The Book of the Gospels

The Gospels are, for us Catholics and for all Christians, the most important of the books in Sacred Scripture. These four books contain, in very different styles and chronologies, the life, ministry, death, resurrection, and ascension of Jesus Christ.

We have a good bit of history about this book, also called an Evangeliary. European museums have in their collections manuscripts of the Gospel books, many beautifully illustrated or illuminated. The earliest extant copies date to the fifth Christian century.

Gospel books have usually contained the Gospel readings for Sundays, solemnities, and other greater liturgical festivals.

These books are not required for your parish celebrations. They are, however, highly recommended, and some of the reasons for this will become obvious as you read the rest of this article.

If your parish has this important liturgical book and uses it during celebrations, you will probably see it in the procession at the beginning of Sunday Mass. The deacon or, in his absence, a reader, may process with the Gospel Book to the sanctuary. Only the Book of the Gospels is carried in the procession, not the Lectionary, nor any other book, such as the Roman Missal. After bowing to the altar, the book is placed flat on the altar by the one who carried it in procession.

Stands of wood or Lucite are not foreseen. One way we know this is that the altar prepared for Mass is to be readied relatively simply by a white covering or altar cloth, with candles on or near the altar arranged so that the sacred action is not obstructed for the assembly. A crucifix may also be placed on the altar, providing that there is not already one in the sanctuary and that it, likewise, does not obstruct the view of the sacred action by the assembly.

The book remains flat on the altar while the first reading, the responsorial psalm, and the second reading are proclaimed. During the chanting of the Gospel acclamation, the deacon or, in his absence, the priest celebrant goes to the altar, raises the Gospel Book slightly and processes with it to the ambo or lectern.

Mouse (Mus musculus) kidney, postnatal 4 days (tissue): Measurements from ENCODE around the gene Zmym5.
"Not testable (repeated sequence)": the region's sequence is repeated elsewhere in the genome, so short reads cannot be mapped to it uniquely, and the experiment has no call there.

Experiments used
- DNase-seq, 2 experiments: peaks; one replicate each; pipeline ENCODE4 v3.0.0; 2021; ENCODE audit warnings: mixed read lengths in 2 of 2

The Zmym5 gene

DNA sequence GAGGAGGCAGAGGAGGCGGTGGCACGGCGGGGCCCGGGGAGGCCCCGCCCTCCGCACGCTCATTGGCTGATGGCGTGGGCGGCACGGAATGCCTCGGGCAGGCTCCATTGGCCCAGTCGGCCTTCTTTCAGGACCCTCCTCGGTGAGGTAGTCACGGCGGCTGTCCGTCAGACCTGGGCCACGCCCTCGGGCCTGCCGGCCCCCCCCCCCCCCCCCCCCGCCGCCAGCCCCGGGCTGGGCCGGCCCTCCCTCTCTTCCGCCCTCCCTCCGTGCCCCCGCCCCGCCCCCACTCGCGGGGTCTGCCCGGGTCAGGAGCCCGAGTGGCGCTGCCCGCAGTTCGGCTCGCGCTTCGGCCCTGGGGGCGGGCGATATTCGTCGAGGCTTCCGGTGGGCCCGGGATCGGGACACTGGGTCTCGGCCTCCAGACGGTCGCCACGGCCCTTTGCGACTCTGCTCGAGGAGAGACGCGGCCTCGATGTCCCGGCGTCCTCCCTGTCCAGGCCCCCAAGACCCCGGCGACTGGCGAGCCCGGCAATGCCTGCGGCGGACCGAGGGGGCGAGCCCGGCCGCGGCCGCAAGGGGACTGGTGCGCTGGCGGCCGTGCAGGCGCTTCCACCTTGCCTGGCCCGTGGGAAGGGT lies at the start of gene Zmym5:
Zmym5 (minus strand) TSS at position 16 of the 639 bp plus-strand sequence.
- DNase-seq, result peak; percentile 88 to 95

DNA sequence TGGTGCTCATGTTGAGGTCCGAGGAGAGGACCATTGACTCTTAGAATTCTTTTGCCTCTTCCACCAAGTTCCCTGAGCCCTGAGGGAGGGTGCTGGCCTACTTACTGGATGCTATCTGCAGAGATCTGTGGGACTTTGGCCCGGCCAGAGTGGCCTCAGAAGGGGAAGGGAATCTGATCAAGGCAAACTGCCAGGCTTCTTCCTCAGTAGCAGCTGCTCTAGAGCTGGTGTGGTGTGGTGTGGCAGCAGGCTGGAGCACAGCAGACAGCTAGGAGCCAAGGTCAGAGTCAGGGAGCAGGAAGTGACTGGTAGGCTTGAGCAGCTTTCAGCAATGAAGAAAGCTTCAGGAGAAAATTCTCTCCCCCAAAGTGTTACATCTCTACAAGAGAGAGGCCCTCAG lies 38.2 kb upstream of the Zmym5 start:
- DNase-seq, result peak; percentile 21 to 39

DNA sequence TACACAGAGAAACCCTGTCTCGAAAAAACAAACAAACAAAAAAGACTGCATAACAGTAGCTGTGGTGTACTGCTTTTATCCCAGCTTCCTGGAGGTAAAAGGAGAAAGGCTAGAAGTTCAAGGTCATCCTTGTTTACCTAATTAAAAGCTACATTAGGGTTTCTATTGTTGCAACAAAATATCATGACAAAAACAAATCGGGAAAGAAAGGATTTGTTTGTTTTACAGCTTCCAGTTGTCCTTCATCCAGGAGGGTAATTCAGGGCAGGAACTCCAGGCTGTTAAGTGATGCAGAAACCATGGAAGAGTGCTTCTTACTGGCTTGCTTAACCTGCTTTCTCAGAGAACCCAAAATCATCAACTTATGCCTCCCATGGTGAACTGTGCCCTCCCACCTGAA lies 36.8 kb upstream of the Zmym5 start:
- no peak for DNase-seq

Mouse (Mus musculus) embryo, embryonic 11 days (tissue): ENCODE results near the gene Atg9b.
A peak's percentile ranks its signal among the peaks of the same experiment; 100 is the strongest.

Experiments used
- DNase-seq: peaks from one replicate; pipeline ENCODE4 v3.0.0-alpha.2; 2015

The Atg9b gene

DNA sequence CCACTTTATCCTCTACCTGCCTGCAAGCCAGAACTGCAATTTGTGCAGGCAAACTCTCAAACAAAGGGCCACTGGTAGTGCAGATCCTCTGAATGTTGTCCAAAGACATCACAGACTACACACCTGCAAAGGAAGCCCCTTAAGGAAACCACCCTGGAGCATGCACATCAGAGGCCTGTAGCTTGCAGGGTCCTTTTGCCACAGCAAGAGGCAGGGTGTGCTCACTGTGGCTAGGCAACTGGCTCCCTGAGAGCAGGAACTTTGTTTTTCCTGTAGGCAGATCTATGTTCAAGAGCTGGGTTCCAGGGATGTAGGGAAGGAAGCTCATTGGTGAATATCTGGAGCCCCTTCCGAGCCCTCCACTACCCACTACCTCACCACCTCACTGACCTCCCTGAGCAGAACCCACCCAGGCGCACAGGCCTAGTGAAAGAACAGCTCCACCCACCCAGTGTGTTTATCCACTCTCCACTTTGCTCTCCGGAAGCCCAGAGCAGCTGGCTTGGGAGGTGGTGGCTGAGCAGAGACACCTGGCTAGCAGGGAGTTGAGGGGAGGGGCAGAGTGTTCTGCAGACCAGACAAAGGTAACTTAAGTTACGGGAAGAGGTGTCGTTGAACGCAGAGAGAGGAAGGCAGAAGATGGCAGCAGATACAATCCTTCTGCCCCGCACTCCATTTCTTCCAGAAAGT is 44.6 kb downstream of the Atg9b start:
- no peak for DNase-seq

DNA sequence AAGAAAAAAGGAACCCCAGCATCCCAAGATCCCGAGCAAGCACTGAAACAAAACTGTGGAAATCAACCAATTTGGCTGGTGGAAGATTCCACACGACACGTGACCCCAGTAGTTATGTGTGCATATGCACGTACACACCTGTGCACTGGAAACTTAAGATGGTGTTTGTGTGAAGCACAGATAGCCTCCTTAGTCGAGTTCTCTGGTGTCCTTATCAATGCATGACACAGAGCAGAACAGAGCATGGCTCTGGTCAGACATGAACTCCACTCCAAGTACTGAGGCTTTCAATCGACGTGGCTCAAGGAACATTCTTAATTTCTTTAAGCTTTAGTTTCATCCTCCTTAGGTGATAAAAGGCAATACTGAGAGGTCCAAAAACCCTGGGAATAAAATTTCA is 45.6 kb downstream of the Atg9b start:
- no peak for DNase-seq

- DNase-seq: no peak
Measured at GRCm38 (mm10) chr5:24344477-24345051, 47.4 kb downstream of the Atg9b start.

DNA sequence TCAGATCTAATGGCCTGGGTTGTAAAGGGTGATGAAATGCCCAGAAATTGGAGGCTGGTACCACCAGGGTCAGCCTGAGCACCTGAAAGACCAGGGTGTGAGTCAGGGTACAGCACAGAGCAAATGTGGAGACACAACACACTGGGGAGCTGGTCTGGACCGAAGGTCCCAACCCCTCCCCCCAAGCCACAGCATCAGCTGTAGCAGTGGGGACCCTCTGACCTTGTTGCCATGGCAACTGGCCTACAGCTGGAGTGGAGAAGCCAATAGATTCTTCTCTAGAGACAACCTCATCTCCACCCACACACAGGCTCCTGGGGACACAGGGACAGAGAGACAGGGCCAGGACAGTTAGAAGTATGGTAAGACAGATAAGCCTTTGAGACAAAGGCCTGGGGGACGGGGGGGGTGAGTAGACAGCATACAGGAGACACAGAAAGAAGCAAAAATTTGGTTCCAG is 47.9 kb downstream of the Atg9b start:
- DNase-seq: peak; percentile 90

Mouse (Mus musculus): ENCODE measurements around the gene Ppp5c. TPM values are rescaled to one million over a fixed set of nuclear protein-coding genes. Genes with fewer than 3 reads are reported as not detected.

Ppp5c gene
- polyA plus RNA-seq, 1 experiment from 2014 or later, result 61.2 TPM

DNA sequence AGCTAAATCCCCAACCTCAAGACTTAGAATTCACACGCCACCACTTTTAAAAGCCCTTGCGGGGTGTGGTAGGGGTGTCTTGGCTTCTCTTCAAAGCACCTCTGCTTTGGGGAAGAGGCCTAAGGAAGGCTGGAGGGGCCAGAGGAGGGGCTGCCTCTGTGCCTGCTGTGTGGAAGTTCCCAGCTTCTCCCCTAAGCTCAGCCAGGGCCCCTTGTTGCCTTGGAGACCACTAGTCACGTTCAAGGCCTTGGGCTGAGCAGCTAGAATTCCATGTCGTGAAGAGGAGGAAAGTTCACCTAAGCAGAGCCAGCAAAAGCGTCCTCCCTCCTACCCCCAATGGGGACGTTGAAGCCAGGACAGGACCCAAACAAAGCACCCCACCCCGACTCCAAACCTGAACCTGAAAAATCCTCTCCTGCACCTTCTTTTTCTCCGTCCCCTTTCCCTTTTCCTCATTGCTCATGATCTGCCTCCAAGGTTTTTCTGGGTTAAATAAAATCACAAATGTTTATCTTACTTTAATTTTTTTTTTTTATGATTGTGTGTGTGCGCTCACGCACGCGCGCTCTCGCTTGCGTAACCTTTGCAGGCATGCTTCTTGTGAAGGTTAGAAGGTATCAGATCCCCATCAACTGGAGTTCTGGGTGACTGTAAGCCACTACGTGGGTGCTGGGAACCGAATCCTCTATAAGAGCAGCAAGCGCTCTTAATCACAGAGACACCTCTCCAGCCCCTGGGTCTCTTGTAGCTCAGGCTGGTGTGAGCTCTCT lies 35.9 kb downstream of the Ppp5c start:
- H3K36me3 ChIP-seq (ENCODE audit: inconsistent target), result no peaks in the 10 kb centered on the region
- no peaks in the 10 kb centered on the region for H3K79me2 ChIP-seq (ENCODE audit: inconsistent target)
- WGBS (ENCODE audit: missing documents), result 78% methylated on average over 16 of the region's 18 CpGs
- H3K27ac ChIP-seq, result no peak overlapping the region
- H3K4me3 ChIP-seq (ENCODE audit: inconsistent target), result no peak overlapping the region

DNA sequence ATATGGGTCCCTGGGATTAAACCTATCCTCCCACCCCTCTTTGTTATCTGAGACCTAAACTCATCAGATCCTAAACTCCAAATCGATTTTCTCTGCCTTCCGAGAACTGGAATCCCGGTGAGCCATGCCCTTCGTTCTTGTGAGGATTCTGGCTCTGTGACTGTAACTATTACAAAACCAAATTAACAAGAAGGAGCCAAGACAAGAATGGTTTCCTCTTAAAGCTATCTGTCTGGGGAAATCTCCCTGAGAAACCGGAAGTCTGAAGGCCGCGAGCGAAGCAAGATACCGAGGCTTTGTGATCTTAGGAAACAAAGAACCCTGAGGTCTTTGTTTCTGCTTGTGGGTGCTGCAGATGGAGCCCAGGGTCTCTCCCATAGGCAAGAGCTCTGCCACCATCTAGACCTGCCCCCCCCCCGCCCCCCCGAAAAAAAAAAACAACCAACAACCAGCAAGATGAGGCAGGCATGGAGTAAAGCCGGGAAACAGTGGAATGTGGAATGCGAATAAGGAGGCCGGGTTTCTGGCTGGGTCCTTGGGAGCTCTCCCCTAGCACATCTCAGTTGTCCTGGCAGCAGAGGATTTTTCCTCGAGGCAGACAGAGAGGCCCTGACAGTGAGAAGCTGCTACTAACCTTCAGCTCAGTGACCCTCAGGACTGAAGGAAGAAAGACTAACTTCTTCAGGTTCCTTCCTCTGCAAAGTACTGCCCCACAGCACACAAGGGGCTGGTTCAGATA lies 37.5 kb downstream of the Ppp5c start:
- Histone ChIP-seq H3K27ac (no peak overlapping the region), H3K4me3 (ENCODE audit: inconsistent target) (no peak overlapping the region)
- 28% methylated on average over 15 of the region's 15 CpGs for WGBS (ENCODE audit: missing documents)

The procession may be simply walking to the ambo with the book slightly raised or accompanied by servers with lighted candles and another server with the incense. The book is placed on the ambo, the greeting is proclaimed, and if incense is to be used, the Gospel Book is incensed. Again, only the Book of the Gospels is incensed, not the Lectionary.

When the Gospel proclamation is finished, the book may be left on the ambo or returned to the sacristy by a server. The book is not raised and shown to the assembly at the conclusion of the proclamation.

You won't be surprised that there is a notable exception to this.

If a bishop is present, the open Book of the Gospels is brought to him. He then reverences the book with a kiss and, if he chooses, may take the book and bless the assembly with it. Once the blessing is finished, a server takes the book from the bishop and removes it to the sacristy. Again, it is only the Book of the Gospels that should bless the assembly and receive this reverence.

Depending on the publisher of the Book of the Gospels, there may be a single volume or three separate volumes, one for each of the three cycles of Sundays A, B, C.

The book's contents reflect that it is reserved for Sundays and other more solemn feasts. In it, we find the Gospel readings arranged by the liturgical year, starting with Advent and the Christmas season, then Lent and the Easter Season, followed by the 33 weeks of ordinary Sundays. Gospels for the solemnities and feasts of the Lord, the Blessed Virgin Mary, and the solemnities of saints in the General Roman Calendar, e.g. Peter and Paul, John the Baptist and Joseph. An interesting inclusion is the feast of the Dedication of the Lateran Basilica (the pope's cathedral in Rome). The anniversary of the Dedication of a Church is actually a feast of the Lord, so when this Nov. 9 feast day occurs on a Sunday, it takes the place of that Sunday in Ordinary Time.

The Books of the Gospels and the Lectionary are presently being revised by the bishops of the United States.

The Book of the Gospels is important in solemn liturgical celebrations. From it, the Lord Jesus still speaks to us his word and his promise of salvation. The Book of the Gospels contains, in printed text, the very core of the Paschal Mystery -- Jesus Christ.